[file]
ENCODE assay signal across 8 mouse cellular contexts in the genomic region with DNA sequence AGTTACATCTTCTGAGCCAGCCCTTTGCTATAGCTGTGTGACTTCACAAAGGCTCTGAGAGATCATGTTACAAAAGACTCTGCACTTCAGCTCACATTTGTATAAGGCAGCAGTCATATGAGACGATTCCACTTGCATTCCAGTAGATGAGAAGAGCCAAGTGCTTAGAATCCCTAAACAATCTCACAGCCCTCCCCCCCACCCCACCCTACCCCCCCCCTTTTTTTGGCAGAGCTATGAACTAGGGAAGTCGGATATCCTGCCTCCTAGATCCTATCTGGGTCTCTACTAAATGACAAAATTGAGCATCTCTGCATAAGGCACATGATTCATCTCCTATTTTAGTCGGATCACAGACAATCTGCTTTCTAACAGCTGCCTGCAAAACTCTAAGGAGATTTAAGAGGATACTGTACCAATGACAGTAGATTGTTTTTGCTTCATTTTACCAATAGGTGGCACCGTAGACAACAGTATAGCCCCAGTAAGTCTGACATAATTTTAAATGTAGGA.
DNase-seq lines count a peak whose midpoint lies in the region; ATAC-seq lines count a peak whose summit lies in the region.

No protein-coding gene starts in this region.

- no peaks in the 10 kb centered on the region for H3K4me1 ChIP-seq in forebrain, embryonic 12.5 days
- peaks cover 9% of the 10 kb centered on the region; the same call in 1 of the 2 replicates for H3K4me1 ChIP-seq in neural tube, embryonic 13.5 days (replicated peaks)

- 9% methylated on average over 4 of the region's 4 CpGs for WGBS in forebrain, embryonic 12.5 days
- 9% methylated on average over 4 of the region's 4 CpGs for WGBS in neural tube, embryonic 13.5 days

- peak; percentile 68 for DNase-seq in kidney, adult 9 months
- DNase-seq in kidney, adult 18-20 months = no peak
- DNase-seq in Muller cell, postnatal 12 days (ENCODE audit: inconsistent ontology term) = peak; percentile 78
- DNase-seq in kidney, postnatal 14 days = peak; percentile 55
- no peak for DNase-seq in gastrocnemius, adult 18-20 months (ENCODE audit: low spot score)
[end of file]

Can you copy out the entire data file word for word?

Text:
ENCODE assay signal across 8 mouse cellular contexts in the genomic region with DNA sequence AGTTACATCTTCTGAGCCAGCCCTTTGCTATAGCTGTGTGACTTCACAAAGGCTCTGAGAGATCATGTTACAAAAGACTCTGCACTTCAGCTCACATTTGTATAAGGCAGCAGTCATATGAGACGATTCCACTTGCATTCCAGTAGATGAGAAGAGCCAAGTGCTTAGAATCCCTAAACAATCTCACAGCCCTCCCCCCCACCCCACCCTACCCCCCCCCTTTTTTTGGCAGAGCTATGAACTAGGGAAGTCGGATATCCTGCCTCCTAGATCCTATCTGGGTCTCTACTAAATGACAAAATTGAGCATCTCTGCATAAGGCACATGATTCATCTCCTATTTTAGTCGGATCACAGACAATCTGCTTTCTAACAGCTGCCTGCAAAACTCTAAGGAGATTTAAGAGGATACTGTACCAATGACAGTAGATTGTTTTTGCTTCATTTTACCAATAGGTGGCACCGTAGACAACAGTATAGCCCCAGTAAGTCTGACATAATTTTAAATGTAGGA.
DNase-seq lines count a peak whose midpoint lies in the region; ATAC-seq lines count a peak whose summit lies in the region.

No protein-coding gene starts in this region.

- no peaks in the 10 kb centered on the region for H3K4me1 ChIP-seq in forebrain, embryonic 12.5 days
- peaks cover 9% of the 10 kb centered on the region; the same call in 1 of the 2 replicates for H3K4me1 ChIP-seq in neural tube, embryonic 13.5 days (replicated peaks)

- 9% methylated on average over 4 of the region's 4 CpGs for WGBS in forebrain, embryonic 12.5 days
- 9% methylated on average over 4 of the region's 4 CpGs for WGBS in neural tube, embryonic 13.5 days

- peak; percentile 68 for DNase-seq in kidney, adult 9 months
- DNase-seq in kidney, adult 18-20 months = no peak
- DNase-seq in Muller cell, postnatal 12 days (ENCODE audit: inconsistent ontology term) = peak; percentile 78
- DNase-seq in kidney, postnatal 14 days = peak; percentile 55
- no peak for DNase-seq in gastrocnemius, adult 18-20 months (ENCODE audit: low spot score)